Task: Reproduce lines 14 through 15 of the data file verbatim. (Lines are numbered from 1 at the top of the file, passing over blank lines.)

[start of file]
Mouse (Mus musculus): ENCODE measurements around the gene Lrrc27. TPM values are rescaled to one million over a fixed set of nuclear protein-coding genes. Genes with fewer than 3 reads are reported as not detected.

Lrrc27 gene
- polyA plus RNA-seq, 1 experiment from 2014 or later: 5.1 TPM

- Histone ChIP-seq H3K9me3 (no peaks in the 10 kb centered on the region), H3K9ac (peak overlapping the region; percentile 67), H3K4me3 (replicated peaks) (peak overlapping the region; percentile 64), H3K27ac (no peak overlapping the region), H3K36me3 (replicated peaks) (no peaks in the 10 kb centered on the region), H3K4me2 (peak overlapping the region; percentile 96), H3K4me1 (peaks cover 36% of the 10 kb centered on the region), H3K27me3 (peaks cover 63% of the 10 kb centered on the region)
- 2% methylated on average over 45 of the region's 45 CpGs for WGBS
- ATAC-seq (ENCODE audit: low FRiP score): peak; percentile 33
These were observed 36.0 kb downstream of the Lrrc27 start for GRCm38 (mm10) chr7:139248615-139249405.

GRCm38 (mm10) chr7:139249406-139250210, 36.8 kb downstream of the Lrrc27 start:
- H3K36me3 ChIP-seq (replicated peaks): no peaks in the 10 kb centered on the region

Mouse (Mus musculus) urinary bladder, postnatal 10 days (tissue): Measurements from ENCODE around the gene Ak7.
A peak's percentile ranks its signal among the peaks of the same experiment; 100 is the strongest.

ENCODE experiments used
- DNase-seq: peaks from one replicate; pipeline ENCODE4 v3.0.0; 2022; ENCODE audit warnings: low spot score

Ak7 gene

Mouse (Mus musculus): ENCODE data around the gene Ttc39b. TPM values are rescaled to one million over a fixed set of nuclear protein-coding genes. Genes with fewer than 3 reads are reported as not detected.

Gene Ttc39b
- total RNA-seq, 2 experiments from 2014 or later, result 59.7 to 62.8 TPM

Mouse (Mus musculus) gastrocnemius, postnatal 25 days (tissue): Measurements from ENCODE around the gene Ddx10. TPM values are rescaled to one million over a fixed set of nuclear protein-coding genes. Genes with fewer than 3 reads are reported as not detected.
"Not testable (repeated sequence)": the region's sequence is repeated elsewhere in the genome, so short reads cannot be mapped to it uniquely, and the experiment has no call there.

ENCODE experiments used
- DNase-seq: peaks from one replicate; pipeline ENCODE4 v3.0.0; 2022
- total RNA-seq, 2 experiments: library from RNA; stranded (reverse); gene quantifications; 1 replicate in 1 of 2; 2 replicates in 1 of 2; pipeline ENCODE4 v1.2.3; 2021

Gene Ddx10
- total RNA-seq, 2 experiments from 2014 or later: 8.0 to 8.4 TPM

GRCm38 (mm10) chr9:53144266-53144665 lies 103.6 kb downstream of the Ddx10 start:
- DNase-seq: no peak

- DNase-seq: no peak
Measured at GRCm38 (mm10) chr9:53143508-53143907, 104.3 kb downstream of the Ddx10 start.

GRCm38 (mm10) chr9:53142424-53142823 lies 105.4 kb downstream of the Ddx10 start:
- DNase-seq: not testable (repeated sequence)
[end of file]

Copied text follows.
Ak7 gene

Mouse (Mus musculus): ENCODE data around the gene Ttc39b. TPM values are rescaled to one million over a fixed set of nuclear protein-coding genes. Genes with fewer than 3 reads are reported as not detected.